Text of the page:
This is the fourth post in our series on productivity thieves, those habits and distractions preventing you from achieving your full potential. Check out our previous posts on ‘fractured focus,’ ‘decision fatigue,’ and ‘toxic habits.’
If sticking with your same old routines is a walk in the park, then developing better routines is a journey into Mordor—at least, it can feel that way.
Maybe increasing demands at work have shrunk your daily hour of distraction-free time to a mere twenty minutes. Or maybe you’d been hitting the gym regularly for months, until a stressful situation caused you to skip a few days—or weeks.
In previous posts, we’ve suggested actions you can take to help boost your productivity. We’ve also offered ways to make these actions habitual, so you’re able to do them almost automatically.
But what about when you have a good habit going—then life happens and it feels impossible to continue?
What breaks your good habits?
New routines are fragile. They might work fine at first, but under stress you tend to fall back into your old ways. If this has happened to you, go easy on yourself. It also happens to some of the most high-performing people in the world.
Take the 2000 Tampa Bay Buccaneers. Head coach Tony Dungy brought the team from perpetual losing streaks to within one game of the Super Bowl. He did this by altering their habits, so they responded to familiar situations with new (and better) routine behaviors.
Why didn’t the Bucs make it all the way to the Super Bowl?
Charles Duhigg, whose book “The Power of Habit” we’ve looked at before, points out that the players reverted to their old routines in the heat of high-stakes situations.
In the book, Tony explains, “…we’d get to a big game and it was like the training disappeared. Afterward, my players would say, ‘Well, it was a critical play and I went back to what I knew.’…What they were really saying was that they trusted our system most of the time, but when everything was on the line, that belief broke down.”
According to Charles Duhigg, belief is the key word here. He stresses the importance of trusting that your new routines will work even when there’s a lot riding on your performance. Of course, this is far more easily said than done—but there’s hope.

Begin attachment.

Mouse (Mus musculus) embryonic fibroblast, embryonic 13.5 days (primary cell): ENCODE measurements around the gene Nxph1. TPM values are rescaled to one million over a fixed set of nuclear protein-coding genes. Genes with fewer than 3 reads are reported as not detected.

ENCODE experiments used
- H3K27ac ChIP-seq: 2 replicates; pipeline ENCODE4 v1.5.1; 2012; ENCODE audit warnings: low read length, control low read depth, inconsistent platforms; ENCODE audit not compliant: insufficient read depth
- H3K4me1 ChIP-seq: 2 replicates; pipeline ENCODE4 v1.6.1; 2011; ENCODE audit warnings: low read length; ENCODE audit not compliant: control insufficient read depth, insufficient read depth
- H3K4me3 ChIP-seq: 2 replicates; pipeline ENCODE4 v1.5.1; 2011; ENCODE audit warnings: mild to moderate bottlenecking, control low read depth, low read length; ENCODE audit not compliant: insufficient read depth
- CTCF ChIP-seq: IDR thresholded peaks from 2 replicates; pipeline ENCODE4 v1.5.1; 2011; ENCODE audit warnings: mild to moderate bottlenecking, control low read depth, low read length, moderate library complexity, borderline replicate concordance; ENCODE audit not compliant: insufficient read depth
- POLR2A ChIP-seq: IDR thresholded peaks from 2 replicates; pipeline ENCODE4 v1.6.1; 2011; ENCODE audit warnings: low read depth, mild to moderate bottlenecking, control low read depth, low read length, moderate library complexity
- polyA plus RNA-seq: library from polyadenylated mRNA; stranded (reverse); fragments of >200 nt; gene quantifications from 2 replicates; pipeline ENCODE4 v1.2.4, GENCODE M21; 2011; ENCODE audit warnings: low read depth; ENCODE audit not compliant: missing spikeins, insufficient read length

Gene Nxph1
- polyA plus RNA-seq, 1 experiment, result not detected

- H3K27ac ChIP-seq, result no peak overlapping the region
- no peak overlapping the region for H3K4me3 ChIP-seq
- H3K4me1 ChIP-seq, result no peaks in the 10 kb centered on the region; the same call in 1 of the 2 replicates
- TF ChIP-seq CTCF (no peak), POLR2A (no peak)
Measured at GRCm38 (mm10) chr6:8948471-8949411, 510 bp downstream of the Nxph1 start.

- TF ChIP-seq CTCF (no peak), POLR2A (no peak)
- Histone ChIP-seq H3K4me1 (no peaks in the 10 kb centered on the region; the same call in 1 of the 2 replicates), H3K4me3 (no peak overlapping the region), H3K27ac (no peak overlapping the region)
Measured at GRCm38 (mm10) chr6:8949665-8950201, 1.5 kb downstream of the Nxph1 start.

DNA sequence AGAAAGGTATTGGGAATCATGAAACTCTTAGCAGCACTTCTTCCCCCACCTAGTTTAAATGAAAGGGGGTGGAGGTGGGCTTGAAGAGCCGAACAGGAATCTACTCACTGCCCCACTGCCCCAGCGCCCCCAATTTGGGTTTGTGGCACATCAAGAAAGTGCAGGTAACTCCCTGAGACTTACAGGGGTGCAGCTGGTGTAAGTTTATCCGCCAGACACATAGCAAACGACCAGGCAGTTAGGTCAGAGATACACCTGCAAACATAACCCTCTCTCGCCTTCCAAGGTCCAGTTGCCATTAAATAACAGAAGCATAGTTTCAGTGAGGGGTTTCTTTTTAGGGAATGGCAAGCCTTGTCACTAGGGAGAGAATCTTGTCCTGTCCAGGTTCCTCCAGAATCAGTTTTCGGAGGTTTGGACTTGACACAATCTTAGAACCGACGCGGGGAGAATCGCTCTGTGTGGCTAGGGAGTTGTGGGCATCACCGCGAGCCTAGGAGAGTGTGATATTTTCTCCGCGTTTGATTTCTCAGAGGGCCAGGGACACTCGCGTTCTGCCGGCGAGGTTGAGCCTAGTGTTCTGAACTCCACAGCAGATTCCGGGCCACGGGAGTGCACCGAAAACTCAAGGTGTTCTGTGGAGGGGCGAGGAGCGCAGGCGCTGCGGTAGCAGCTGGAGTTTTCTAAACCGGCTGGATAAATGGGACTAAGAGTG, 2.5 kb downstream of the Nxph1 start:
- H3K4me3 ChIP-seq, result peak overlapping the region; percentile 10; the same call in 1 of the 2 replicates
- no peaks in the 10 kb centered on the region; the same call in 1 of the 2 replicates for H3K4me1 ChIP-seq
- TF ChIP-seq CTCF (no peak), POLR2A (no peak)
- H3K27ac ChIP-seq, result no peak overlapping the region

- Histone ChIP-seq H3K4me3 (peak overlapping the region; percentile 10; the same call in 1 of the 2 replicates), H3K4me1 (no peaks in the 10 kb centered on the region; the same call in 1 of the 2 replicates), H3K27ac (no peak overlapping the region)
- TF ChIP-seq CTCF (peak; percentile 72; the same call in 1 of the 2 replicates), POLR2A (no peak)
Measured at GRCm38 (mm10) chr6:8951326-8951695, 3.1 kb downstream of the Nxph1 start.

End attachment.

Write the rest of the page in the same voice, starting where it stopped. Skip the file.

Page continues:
How do you believe in your good habits?
In short, join a like-minded community and think beyond yourself.
Charles Duhigg points to research showing that group support helps people stick to new routines. One UC Berkeley study looked at group dynamics in Alcoholics Anonymous. Psychologist and researcher Lee Ann Kaskutas says, “People might be skeptical about their ability to change if they’re by themselves, but a group will convince them to suspend disbelief.”
Community can also shift your focus to something outside of yourself, which can help you to stick to more productive routines. We said earlier that coach Tony Dungy never won the Super Bowl, at least, not with the Buccaneers. He won in 2007 with the Indianapolis Colts.
The victory followed a devastating tragedy in Tony’s personal life: the loss of his son in 2005. In response, the players shifted focus from their individual self interest to their coach’s wellbeing and their team’s cohesion.
One of the players explained, “I had spent a lot of previous seasons worrying about my contract and salary…When Coach came back, after the funeral, I wanted to give him everything I could…I kind of gave myself to the team.”
Putting community ahead of self fostered trust among the team and, eventually, led to their success. This experience points to a crucial aspect of habitual behavior: Shifting your focus to a purpose beyond self interest helps you ingrain new routines.